NO2 is no laughing matter
A new campaign has been launched in Doncaster to encourage young people that using the psychoactive drug nitrous oxide – also known as laughing gas or NOs – is no laughing matter.
The campaign, aimed at young people aged 16-24, has been launched after an increase in the amount of empty NOs canisters that have been found across the borough. It encourages anyone using NOs to seek help via Project 3 Young People’s Health and Well-being Service or Aspire Drug and Alcohol Services.
Anyone taking in too much nitrous oxide risks falling unconscious or suffocating from a lack of oxygen. Some people have died due to using the substance.
Naomi Handley-Ward, who works at Project 3, run by Rotherham Doncaster and South Humber NHS Foundation Trust (RDaSH) said: “I’d encourage parents to learn the symptoms of solvent abuse. They can appear a lot like alcohol use and might include:
- Slurred speech.
- Dilated pupils.
- Euphoria and excitement.
- Difficulty with coordination.
- Feeling drowsy, dizzy or light-headed.
- Feeling nauseated and not interested in eating.
- ‘Drunken’, withdrawn, irritable or inattentive behaviour.
- Hallucinations and/or delusions.
“Other physical signs might include a chemical smell, runny nose, watery eyes, irritation of the throat and rashes or spots around the nose and mouth,” added Naomi. “However, none of these signs are definitive – they may be caused by other behaviours or illnesses. The best way to find out if someone has taken them, is to talk with them and listen to what they have to say.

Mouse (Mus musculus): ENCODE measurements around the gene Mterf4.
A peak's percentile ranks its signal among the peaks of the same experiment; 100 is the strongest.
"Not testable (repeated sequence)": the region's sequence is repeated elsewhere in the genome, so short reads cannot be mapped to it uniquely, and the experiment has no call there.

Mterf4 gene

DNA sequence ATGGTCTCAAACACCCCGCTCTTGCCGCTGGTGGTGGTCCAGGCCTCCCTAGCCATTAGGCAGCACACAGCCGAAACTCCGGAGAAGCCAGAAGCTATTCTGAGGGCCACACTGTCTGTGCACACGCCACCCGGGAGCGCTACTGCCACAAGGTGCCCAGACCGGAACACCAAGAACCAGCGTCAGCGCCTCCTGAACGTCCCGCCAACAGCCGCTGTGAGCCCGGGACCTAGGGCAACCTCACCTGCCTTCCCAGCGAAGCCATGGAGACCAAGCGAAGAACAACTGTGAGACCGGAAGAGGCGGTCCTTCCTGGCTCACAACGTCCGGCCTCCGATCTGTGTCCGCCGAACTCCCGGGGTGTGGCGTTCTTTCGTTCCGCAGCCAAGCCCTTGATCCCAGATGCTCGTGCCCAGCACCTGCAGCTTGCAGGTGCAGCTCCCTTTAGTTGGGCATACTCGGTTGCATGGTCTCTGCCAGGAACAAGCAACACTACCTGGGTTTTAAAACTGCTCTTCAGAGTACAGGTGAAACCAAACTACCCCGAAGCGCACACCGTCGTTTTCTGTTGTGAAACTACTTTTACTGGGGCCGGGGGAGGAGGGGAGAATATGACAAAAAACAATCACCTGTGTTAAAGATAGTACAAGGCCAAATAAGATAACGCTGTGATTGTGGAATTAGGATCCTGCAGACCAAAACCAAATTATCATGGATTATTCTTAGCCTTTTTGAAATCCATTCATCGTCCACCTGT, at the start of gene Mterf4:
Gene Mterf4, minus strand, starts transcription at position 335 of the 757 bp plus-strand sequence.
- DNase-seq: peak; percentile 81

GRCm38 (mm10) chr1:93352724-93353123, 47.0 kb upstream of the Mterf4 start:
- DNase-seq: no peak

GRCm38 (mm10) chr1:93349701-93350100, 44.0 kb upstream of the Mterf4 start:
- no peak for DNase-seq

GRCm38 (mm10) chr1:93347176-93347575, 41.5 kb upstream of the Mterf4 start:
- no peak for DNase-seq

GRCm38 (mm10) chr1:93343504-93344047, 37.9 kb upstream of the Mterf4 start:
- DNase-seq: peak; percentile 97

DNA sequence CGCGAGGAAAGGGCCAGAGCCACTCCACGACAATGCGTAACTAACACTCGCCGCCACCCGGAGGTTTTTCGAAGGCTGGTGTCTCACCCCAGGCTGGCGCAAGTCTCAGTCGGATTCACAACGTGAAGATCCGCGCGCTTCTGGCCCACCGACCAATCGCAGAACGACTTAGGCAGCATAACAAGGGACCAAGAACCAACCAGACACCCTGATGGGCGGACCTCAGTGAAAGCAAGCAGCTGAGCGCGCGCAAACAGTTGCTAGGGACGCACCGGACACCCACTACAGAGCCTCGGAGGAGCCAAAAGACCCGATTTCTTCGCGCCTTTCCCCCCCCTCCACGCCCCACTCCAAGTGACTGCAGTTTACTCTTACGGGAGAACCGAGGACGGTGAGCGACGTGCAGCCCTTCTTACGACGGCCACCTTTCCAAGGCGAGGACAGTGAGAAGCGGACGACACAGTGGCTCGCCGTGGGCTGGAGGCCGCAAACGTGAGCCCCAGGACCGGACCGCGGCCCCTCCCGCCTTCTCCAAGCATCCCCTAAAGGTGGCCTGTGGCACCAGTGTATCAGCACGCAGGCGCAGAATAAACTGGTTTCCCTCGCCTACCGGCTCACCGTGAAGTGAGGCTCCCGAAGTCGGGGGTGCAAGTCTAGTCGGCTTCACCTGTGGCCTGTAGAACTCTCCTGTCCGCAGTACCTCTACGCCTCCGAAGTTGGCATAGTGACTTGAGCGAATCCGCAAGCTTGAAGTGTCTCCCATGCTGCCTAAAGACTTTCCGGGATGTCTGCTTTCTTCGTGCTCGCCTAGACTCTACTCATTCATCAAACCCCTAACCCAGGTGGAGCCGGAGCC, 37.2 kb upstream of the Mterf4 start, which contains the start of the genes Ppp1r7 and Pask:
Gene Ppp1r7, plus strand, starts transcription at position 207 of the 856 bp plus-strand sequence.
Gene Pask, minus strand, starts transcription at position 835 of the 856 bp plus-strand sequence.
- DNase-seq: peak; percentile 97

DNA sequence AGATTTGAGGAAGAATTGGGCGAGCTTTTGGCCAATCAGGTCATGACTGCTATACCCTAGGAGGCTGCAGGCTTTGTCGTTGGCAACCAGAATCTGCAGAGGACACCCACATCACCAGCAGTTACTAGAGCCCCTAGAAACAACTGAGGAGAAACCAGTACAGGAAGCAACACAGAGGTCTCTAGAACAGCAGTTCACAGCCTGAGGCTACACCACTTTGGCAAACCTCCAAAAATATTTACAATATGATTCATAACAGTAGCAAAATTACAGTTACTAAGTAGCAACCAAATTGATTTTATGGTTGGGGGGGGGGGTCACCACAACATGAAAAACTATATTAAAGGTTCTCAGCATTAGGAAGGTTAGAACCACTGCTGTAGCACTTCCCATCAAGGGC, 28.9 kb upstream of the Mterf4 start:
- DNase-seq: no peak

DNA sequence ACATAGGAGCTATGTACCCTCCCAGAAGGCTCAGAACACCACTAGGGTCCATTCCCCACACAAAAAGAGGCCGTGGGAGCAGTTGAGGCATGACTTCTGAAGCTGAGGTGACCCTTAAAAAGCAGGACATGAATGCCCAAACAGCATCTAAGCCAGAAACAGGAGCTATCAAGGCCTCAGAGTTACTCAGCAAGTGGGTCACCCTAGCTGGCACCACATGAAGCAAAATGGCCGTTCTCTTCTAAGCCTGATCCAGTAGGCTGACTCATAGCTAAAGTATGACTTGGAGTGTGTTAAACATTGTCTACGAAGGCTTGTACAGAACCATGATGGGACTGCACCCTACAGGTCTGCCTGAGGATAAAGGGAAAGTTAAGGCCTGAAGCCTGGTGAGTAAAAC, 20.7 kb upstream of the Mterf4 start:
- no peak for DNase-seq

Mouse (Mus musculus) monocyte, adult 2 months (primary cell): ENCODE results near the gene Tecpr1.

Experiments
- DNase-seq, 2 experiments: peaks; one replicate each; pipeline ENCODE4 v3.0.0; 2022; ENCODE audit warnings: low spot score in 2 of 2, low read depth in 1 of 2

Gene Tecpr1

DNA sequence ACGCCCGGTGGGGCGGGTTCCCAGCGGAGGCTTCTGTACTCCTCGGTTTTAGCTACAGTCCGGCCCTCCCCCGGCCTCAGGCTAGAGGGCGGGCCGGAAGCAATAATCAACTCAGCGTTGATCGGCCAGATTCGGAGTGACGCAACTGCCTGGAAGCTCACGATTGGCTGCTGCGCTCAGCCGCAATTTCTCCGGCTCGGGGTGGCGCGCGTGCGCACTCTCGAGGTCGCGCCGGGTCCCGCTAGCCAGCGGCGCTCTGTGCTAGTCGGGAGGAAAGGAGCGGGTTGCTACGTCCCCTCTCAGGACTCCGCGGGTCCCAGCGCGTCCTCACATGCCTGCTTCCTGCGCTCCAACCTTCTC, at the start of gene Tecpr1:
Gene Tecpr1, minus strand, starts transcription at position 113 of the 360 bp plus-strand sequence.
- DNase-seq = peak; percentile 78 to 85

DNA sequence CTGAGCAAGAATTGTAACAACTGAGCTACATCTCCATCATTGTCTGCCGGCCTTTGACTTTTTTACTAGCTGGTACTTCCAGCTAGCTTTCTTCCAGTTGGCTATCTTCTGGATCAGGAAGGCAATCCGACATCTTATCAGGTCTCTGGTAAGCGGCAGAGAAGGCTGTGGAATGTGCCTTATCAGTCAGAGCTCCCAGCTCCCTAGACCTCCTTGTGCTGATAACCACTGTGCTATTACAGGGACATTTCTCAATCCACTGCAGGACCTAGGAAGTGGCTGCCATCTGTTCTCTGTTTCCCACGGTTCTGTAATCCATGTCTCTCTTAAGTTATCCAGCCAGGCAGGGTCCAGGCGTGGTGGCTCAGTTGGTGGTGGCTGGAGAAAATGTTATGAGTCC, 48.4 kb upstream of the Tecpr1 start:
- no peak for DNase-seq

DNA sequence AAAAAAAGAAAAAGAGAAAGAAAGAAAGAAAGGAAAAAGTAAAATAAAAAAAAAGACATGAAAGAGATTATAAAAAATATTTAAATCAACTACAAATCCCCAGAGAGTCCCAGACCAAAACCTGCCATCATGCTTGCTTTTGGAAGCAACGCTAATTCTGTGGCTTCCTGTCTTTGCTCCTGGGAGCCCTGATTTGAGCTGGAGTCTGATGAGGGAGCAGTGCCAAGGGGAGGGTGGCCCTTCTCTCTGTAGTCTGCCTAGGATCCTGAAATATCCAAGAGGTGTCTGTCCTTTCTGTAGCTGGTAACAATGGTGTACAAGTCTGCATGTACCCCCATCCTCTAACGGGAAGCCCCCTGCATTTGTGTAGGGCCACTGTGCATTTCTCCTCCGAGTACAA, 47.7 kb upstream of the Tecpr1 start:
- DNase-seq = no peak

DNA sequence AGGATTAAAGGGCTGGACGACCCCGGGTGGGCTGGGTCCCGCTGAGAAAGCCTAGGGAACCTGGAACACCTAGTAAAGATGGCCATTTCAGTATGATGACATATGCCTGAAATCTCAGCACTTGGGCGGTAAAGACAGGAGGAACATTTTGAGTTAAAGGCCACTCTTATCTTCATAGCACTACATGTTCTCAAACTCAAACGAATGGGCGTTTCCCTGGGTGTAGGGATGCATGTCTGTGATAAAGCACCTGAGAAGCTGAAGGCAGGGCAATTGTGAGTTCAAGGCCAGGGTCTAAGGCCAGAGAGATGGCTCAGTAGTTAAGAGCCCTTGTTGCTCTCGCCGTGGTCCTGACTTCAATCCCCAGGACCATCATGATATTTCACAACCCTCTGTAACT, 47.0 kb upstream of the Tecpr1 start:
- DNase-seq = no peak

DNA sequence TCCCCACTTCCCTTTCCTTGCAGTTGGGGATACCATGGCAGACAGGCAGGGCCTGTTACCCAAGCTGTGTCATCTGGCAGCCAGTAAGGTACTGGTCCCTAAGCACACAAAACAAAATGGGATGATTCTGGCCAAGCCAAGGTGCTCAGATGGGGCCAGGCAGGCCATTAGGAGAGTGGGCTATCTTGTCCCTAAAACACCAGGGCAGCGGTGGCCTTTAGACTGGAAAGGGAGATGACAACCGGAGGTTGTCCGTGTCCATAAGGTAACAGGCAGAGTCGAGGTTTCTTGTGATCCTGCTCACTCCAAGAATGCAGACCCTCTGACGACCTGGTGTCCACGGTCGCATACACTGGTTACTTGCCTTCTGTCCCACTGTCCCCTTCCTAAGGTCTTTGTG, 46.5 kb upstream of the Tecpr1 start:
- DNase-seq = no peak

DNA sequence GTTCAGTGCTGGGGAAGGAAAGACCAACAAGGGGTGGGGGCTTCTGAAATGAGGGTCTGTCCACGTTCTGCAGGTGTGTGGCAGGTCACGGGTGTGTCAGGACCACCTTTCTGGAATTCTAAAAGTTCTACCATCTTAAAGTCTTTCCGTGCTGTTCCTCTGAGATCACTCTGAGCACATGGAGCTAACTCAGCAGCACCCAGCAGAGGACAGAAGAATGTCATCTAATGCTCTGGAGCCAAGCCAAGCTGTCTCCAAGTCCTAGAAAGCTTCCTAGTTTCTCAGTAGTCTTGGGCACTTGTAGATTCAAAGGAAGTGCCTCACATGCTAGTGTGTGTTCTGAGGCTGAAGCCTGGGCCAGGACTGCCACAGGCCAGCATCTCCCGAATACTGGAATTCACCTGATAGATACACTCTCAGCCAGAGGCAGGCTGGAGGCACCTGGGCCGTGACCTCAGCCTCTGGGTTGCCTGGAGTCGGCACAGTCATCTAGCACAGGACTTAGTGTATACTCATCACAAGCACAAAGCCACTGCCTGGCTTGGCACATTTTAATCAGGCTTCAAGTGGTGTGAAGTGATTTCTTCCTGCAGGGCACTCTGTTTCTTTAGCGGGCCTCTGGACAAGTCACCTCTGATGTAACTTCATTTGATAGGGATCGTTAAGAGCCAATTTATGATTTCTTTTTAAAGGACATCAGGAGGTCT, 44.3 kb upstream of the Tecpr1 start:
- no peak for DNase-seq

“It’s important to stay calm and open-minded when you talk to your child about drugs,” she added.
Cllr Nigel Ball, Doncaster Council Cabinet Member for Public Health, Leisure and Culture, said: “Data shows that the age group who tend to use nitrous oxide are aged between 16 and 24. I’d encourage parents and guardians to think about how they will react if their child says he or she has tried drugs. You don’t want to react in a way that shuts down the conversation. Also remember, help is always at hand from Doncaster’s expert staff at Project 3 or Aspire.”
Cllr Ball also stressed: “If you are a young person and you or your friend becomes unwell please call 999 immediately.”
Cllr Christopher McGuinness, Doncaster Council’sCabinet Member for Communities, Voluntary Sector and the Environment, added: “You may see the small silver canisters strewn around in the community. I’d encourage young people to rethink this habit and get help. They are putting their lives at risk every time they inhale this gas.”
Young people can also seek help via Project 3’s e-clinic. To do this they need to download RDaSH’s e-Clinic 11-19 app, making it easy to have a conversation with a professional.